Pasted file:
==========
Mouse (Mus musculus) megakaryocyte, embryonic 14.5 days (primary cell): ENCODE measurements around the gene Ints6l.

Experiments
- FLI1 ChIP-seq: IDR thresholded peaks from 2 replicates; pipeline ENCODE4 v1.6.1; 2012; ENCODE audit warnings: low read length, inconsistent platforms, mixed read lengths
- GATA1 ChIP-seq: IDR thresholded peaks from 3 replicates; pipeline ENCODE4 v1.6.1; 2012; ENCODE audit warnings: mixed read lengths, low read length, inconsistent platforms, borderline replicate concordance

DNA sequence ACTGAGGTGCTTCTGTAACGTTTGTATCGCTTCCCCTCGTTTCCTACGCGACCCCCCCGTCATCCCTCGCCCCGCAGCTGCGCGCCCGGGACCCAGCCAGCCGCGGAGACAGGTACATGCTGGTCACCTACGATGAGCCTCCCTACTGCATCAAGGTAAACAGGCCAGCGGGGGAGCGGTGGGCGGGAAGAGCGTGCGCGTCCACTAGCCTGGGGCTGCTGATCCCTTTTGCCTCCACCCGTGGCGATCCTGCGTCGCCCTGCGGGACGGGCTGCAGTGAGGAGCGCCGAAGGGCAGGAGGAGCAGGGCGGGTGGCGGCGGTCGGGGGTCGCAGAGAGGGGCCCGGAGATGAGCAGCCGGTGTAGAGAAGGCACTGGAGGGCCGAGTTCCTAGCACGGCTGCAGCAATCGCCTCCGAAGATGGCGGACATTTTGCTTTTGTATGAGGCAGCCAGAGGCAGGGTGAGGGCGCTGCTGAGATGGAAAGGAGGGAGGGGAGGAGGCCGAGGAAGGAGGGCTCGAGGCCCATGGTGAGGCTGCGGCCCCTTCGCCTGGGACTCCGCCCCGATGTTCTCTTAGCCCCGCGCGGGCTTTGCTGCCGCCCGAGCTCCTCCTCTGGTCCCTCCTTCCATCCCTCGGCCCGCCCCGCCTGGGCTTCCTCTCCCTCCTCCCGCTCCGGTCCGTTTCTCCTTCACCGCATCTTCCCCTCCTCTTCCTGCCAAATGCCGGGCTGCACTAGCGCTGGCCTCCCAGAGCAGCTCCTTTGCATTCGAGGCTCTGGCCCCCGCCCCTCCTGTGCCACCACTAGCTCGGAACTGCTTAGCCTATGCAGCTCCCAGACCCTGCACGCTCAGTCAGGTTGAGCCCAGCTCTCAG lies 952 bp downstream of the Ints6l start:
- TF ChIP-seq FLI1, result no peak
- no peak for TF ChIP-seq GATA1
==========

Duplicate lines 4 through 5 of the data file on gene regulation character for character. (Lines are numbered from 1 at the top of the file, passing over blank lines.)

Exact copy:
- GATA1 ChIP-seq: IDR thresholded peaks from 3 replicates; pipeline ENCODE4 v1.6.1; 2012; ENCODE audit warnings: mixed read lengths, low read length, inconsistent platforms, borderline replicate concordance

DNA sequence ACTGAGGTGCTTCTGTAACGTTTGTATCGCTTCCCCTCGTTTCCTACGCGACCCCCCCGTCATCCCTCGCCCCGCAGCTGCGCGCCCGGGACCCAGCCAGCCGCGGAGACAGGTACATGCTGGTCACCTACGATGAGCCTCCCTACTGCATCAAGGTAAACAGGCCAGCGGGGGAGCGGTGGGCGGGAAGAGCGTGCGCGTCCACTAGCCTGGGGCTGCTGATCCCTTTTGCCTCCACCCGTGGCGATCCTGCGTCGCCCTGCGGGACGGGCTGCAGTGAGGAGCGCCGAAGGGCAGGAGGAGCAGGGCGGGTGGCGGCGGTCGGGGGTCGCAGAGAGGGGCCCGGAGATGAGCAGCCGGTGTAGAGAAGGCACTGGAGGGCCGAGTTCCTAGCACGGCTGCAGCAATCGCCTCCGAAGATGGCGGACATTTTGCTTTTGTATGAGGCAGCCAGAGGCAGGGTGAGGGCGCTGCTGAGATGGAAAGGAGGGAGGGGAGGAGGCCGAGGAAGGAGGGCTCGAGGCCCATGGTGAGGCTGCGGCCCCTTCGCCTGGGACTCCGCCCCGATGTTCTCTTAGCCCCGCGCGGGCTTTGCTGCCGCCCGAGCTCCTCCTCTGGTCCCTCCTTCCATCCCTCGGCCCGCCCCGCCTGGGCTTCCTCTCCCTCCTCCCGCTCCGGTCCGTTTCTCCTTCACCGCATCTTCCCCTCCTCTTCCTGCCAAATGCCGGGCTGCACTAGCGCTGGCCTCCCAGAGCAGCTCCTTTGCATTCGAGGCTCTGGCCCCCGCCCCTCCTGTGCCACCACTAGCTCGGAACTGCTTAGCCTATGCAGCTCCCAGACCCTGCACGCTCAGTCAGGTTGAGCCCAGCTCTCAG lies 952 bp downstream of the Ints6l start: